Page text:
Millions of anglers, who take upwards of 25 million trips each year, can have a big impact on Gulf fish populations, just as commercial fishermen can.  They may not be able to empty out an ocean, but they can deplete local wrecks and reefs, and put enough pressure on already overfished stocks to slow or stall out a recovery.  In the end, that’s bad for all of us.

To keep it from happening, anglers and commercial fishermen alike must be subject to standards that avoid overfishing and allow overfished stocks to be promptly rebuilt.

Even the fathers taking their sons to fish in the Gulf of Mexico.

Thursday, January 9, 2014


You probably don’t care about northern shrimp.  But please be patient, and read the shrimp’s story.  For history tends to repeat itself, and if it does, a fishery that you cherish might die.

Northern shrimp live in and around the Gulf of Maine, and need cold water to thrive.  For years, the shrimp has supported a modest commercial fishery that operates during the winter; 87% of landings are allocated to trawlers, while the remaining 13% are taken in traps.

The shrimp’s lifespan is five or six years.  Like a number of marine creatures, the shrimp are hermaphrodites; they mature, as males, when 2 ½ years old, then switch sex to female a year later. 

After spawning, female shrimp carry the fertilized eggs on their bodies.  The eggs hatch in mid-winter.  Although the precise time of the hatch depends on water temperature, about half of the eggs have usually hatched by February 15. 

The northern shrimp stock is assessed every fall.  2004 produced the last strong year class; the past decade saw consistently sub-par spawns.  Warmer water temperatures probably played a role.  Since 2010, when the 2004 year class aged out of the fishery, abundance has declined.  Yet despite such declining abundance, ASMFC has allowed fishermen to overfish the population—by as much as 60%--for each of the past four years.

When ASMFC’s Northern Shrimp Technical Committee assessed the stock in 2011, it considered the declining abundance and the impact of warming waters, and recommended a 2012 catch limit it believed prudent—a little over 1,800 metric tons.

If northern shrimp had been a federally managed species, subject to the Magnuson Act, managers would have been legally required to follow the scientists’ advice.  In fact, the 2012 catch limit probably would have been set a little lower than recommended, to allow for any uncertainty inherent in the assessment.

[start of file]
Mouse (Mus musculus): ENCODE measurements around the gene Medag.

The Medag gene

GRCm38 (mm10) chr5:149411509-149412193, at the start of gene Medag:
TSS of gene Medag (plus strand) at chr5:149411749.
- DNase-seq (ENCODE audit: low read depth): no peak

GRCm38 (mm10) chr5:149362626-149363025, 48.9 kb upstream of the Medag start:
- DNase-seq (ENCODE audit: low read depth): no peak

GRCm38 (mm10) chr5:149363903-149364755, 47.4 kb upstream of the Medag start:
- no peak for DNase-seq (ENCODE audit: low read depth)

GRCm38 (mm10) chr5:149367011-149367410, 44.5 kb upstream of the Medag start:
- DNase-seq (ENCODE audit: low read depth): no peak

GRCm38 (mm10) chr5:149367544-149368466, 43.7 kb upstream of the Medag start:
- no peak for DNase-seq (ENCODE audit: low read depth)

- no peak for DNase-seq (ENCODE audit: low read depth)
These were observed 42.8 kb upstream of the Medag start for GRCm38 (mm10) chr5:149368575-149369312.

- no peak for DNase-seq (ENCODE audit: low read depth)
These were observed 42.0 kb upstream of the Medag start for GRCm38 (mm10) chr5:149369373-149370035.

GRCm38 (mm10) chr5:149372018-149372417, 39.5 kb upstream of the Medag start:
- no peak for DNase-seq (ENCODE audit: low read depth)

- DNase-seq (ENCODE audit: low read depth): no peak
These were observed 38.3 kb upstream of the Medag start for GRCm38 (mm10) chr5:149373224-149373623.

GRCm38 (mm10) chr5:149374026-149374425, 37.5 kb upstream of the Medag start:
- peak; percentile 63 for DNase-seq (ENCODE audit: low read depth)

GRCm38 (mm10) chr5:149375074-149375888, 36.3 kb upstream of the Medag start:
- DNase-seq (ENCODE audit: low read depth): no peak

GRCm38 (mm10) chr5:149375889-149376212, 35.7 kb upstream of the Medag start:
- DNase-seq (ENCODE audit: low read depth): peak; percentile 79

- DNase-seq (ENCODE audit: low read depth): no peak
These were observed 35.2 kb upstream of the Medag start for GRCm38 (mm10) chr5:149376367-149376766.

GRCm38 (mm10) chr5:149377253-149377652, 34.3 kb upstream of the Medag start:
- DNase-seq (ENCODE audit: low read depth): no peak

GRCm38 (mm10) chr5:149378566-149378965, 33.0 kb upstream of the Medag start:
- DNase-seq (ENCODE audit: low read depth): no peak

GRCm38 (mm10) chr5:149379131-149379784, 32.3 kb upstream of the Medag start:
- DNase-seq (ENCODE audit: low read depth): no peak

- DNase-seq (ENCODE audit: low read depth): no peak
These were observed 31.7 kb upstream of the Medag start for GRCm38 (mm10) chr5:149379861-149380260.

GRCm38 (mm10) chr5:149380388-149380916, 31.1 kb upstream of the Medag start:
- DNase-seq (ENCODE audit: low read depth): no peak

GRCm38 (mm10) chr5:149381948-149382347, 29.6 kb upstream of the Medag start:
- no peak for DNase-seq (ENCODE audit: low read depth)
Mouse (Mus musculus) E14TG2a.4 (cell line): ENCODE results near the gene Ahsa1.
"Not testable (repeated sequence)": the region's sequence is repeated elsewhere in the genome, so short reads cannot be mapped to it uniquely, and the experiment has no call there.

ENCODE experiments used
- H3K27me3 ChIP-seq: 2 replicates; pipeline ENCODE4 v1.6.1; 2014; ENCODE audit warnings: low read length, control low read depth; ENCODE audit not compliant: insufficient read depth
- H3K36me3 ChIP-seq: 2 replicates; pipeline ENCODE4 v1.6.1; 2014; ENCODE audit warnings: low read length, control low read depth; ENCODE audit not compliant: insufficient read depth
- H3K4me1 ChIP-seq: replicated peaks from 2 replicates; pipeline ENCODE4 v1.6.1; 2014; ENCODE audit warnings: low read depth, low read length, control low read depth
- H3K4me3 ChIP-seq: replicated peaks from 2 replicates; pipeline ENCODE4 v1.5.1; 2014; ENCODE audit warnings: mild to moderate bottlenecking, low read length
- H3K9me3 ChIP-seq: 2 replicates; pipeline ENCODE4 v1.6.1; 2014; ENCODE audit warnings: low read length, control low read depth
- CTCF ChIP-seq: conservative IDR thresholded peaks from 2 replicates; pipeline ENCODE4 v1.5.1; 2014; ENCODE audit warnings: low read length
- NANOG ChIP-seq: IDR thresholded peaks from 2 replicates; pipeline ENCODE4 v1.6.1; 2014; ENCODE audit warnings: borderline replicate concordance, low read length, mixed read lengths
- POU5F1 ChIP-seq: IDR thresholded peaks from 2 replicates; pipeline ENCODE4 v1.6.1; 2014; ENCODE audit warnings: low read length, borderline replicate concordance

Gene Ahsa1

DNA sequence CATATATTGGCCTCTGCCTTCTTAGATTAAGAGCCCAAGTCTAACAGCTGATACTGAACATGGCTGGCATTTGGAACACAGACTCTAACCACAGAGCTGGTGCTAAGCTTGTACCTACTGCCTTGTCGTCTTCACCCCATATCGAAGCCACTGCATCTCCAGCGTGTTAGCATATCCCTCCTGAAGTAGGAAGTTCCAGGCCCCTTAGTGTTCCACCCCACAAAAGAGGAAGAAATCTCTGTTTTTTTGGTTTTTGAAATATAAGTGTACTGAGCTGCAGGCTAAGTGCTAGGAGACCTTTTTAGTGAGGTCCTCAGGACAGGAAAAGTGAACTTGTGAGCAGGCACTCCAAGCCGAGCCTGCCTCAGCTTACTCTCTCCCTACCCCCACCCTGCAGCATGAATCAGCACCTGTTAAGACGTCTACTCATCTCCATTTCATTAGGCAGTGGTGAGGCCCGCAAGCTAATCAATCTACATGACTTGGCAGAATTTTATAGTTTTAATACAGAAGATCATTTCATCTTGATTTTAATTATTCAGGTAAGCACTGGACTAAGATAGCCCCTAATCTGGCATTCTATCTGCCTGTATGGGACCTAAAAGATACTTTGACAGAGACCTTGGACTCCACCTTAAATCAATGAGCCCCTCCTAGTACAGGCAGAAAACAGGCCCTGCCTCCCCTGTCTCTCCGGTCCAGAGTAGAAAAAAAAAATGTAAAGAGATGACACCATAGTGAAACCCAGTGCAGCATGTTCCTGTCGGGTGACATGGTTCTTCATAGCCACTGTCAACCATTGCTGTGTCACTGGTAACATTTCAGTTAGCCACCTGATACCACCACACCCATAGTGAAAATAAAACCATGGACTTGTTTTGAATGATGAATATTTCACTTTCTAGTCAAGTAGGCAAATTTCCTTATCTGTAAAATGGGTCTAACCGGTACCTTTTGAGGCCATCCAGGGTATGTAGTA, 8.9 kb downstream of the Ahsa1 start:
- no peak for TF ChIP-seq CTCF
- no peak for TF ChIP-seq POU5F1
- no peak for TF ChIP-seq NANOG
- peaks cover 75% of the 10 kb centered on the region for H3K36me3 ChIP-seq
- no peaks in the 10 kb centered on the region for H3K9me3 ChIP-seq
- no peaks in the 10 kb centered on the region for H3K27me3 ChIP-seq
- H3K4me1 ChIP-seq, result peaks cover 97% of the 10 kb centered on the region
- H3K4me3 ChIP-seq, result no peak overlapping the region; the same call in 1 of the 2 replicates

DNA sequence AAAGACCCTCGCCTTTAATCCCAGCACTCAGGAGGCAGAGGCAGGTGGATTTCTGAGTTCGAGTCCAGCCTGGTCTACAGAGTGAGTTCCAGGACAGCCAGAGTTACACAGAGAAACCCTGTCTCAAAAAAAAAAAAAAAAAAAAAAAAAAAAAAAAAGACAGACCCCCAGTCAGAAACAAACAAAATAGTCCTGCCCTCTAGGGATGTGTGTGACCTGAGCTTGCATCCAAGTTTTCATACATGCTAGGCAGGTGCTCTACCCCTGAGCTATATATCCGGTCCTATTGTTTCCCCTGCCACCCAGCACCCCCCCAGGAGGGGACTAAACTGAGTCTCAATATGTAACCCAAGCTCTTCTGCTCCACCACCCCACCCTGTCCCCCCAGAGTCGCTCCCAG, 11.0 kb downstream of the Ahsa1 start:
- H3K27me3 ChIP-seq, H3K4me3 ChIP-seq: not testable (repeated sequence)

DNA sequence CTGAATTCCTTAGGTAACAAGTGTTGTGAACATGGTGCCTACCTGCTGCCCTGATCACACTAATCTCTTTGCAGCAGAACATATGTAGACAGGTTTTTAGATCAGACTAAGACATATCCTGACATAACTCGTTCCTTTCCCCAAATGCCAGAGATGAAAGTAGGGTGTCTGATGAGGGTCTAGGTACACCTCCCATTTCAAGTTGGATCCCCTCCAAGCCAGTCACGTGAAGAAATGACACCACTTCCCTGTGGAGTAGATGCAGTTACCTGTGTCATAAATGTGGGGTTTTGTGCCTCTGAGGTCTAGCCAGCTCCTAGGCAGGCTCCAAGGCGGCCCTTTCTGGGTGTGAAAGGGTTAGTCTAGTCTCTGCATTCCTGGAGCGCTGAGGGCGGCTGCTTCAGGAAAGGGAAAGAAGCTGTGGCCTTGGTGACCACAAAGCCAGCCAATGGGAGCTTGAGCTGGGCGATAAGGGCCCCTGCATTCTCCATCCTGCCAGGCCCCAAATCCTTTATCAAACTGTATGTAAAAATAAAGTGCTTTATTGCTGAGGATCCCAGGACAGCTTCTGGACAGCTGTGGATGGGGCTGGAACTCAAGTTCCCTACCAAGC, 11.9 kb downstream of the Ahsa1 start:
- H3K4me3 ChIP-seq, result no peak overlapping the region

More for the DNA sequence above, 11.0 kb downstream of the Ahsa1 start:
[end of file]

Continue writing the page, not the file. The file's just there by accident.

But northern shrimp are not managed by federal regulators; they are managed by ASMFC, and ASMFC is not legally bound to be prudent.  So when its Northern Shrimp Section received the Technical Committee’s recommendation, it paid little heed, and set the 2012 quota more than 20% higher--over 2,200 metric tons.  And then it opened the season for trawlers on January 2, when all of the females would still be carrying unhatched eggs (because the shrimp were harvested more quickly than expected, the season was closed early, on February 17—about when it should have been opened).

The result was gross overfishing.  According to the northern shrimp management plan, fishermen should remove no more than 30% of the shrimp from the population in any one year; overfishing occurs if more than about 37% of the shrimp are taken.  But in 2012, ASMFC allowed more than 65% of the remaining population to be harvested, a level of landings that was nearly twice the overfishing threshold.

After that prodigal season, the entire biomass of northern shrimp—that is, the combined weight of every single living shrimp swimming anywhere in the Gulf of Maine and its surrounding waters—was only 1,500 metric tons.  That is less than three-quarters of the amount of shrimp that ASMFC had said it was OK to remove from such waters the previous spring!  And the Technical Committee came to that figure using a model known to overestimate abundance and underestimate fishing mortality in the most recent fishing year.

Scary stuff, certainly.  But then things got worse.

Scientists use trawl surveys to estimate the size of the shrimp population.  After the 2012 fishing season, that survey found the lowest abundance ever recorded.  That was the good news.  The bad news was that numbers of immature shrimp, needed to assure the future of the stock, were also extremely low.  The long-term average is 393 immature shrimp per trawl; the 2011 average was a mere 44 individuals, by 2012, it had fallen to a dismal 7, less than 2% of the norm.

Knowing those things, the Technical Committee acted responsibly.  Noting that short-term prospects for the fishery were “’very poor” and that, because of bad recruitment, long-term prospects were “also poor,” it called for a harvest moratorium in 2013.  However, because it knew that the Northern Shrimp Section was not likely to approve such a closure, it advised that the Section should take a “very conservative approach.”  Any harvest should not exceed the fishing mortality target.  Any season should not start until February 15, when half of the eggs would be hatched.